This paper discusses how trade and the environment can intersect in the case of carbon taxes. Carbon taxes become relevant for international trade when they are coupled with border tax adjustment (BTA) legislation for imported products. BTAs are optional taxes or duties imposed on imports in order to ensure similar market conditions for similar domestic and imported products, when the domestic products are already taxed nationally. BTAs, in the case of products with a high carbon footprint, are equivalent to taxation imposed on similar domestic products with the same amounts of CO2 emitted during their production. BTAs are intended to level the playing field between domestic and foreign products. Such tax schemes, if not designed properly, can be found to violate a country’s international commitments before the World Trade Organization (WTO).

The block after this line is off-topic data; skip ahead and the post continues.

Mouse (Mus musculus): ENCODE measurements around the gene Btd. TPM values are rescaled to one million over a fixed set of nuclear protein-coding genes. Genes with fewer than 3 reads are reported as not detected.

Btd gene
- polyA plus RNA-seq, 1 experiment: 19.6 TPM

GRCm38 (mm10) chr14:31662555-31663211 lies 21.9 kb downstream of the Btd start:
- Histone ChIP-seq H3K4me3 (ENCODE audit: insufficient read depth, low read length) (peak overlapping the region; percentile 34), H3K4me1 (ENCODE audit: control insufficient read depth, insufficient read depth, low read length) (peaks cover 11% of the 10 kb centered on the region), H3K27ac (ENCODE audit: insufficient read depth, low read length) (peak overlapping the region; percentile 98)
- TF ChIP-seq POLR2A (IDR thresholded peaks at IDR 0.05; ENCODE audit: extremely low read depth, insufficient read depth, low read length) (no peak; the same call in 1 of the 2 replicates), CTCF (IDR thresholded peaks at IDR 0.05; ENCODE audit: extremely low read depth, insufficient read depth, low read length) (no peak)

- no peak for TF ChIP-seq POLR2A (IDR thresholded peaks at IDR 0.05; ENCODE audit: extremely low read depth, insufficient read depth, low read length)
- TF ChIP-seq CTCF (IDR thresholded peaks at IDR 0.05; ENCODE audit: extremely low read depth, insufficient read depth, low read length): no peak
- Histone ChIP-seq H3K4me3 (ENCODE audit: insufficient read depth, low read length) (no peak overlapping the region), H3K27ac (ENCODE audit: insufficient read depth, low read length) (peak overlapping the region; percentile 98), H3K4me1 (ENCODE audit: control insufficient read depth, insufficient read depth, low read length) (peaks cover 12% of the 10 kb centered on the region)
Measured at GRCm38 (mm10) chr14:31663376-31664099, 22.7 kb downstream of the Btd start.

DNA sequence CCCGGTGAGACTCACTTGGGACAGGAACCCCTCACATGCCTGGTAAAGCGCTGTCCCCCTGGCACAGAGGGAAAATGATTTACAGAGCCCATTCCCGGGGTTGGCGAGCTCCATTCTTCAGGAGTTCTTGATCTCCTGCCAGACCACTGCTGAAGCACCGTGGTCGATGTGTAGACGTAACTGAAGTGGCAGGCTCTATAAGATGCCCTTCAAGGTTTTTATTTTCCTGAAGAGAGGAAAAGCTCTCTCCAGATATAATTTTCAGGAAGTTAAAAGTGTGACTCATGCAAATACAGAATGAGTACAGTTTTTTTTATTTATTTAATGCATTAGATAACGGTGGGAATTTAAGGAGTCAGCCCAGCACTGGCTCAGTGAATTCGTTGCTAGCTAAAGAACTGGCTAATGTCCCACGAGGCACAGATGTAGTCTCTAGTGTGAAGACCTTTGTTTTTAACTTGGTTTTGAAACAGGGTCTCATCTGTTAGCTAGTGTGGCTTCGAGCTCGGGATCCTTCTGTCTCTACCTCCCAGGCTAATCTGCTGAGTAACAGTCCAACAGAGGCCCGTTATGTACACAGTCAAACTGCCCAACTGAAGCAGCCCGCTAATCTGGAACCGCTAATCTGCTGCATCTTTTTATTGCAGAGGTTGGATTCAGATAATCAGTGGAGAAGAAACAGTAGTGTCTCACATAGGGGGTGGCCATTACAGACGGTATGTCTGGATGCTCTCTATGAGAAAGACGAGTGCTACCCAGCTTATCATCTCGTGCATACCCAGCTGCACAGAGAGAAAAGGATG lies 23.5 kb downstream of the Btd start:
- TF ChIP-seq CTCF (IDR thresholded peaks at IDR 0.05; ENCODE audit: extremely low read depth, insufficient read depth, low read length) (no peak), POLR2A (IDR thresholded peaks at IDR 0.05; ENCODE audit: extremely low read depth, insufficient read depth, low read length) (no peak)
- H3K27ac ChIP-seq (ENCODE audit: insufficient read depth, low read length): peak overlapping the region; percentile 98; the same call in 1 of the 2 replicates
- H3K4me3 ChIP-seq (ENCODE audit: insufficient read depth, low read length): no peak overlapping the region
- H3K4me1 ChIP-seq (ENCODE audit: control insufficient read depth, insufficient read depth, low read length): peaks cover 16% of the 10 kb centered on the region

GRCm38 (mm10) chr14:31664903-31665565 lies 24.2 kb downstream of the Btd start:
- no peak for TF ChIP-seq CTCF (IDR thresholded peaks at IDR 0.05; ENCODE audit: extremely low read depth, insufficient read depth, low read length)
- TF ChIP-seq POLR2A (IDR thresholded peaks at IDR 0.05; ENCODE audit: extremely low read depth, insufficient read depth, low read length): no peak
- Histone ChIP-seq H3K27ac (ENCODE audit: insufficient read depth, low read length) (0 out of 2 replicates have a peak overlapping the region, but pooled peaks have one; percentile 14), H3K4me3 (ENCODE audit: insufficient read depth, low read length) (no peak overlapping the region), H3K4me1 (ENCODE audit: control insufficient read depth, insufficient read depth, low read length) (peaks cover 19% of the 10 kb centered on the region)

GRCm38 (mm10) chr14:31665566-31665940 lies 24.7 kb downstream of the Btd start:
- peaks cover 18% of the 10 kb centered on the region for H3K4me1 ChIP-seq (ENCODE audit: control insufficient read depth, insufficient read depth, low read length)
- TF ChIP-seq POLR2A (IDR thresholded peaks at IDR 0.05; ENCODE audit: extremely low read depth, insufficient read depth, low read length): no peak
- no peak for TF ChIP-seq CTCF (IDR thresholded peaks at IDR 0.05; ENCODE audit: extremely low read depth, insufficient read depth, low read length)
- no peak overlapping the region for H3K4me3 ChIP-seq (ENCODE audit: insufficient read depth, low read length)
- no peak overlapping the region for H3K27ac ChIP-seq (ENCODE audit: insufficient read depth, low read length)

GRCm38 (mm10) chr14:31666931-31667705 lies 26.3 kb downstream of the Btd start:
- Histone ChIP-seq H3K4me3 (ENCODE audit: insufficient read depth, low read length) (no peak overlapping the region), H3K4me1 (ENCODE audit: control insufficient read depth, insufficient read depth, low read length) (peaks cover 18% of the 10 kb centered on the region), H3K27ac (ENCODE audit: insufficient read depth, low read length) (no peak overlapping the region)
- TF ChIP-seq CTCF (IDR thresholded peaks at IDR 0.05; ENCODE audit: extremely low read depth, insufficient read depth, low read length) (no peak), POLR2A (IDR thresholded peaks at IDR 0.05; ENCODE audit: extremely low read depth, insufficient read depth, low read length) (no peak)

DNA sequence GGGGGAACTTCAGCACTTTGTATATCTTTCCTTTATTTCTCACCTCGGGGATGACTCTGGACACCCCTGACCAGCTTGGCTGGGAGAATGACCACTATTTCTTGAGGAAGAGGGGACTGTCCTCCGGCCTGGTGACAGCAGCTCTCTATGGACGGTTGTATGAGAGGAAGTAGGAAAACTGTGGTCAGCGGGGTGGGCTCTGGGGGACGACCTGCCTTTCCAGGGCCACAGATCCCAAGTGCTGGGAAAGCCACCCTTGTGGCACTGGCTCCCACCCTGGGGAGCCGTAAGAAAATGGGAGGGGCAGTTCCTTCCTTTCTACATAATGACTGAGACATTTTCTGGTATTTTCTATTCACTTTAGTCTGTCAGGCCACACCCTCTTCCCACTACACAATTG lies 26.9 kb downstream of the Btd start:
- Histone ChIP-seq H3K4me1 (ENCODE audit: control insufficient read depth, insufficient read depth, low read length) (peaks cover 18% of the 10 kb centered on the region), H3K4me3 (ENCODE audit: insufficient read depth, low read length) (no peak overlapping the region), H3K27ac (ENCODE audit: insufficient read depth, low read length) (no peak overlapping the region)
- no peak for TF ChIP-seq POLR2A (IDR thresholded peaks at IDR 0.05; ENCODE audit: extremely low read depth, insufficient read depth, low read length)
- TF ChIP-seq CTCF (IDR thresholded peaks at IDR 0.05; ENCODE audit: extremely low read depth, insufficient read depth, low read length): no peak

This paper argues that environmentally conscious governments can impose a WTO-compatible BTA to offset domestic CO2 legislation, following a set of requirements laid out in the main WTO agreement, the General Agreement on Tariffs and Trade (GATT). In order to benefit from the WTO-compatible offsetting BTA, federal governments need to engage in coordinated efforts to harmonize treatment of high CO2 emitters domestically, since domestic industries will not bear the burden of environmental regulation alone.